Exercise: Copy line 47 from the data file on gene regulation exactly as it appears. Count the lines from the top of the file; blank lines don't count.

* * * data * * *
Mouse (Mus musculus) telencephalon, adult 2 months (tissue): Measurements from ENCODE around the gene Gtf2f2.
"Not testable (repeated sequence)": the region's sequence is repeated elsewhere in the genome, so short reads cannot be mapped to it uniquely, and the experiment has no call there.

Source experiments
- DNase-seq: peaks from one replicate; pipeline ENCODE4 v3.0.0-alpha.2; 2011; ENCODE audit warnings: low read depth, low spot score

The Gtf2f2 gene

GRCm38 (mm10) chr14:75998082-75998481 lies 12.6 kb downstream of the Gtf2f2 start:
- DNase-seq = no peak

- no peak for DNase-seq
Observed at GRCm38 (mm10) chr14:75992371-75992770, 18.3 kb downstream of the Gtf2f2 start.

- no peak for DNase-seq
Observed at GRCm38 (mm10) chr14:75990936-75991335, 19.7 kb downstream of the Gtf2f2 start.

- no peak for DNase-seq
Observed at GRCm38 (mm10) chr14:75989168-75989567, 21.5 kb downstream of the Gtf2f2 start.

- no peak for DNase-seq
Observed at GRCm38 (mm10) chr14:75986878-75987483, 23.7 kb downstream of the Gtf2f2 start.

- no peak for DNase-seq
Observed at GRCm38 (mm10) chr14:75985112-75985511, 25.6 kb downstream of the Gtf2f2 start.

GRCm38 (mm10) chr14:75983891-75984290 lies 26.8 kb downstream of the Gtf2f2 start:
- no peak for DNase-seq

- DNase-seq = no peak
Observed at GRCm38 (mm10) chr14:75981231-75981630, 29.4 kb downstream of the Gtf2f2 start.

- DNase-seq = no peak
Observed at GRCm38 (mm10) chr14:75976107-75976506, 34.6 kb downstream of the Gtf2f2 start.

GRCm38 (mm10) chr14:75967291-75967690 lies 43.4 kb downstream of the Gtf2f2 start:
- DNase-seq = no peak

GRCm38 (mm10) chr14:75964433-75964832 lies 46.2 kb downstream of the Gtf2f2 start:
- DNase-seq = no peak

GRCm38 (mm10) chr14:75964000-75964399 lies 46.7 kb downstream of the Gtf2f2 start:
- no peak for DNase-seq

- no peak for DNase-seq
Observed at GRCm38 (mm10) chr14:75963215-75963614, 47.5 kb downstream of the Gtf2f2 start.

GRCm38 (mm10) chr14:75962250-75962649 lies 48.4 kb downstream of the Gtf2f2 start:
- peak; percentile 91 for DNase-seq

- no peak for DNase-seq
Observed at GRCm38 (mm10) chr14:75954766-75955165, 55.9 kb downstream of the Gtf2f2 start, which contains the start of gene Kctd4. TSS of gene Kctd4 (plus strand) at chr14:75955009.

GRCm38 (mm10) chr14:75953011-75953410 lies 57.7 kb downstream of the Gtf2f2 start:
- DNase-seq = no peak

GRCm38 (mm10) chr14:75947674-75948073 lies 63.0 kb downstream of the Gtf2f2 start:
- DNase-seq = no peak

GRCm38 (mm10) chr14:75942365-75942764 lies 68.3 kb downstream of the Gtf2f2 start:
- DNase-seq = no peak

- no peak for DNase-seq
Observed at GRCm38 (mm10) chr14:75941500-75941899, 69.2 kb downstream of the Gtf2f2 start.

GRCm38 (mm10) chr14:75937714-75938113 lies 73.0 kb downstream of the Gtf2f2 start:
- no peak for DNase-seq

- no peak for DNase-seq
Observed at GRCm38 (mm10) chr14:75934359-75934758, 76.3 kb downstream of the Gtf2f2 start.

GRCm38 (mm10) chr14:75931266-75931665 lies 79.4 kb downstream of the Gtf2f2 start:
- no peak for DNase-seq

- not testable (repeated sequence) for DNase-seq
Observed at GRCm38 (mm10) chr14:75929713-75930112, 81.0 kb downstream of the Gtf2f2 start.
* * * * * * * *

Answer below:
Observed at GRCm38 (mm10) chr14:75934359-75934758, 76.3 kb downstream of the Gtf2f2 start.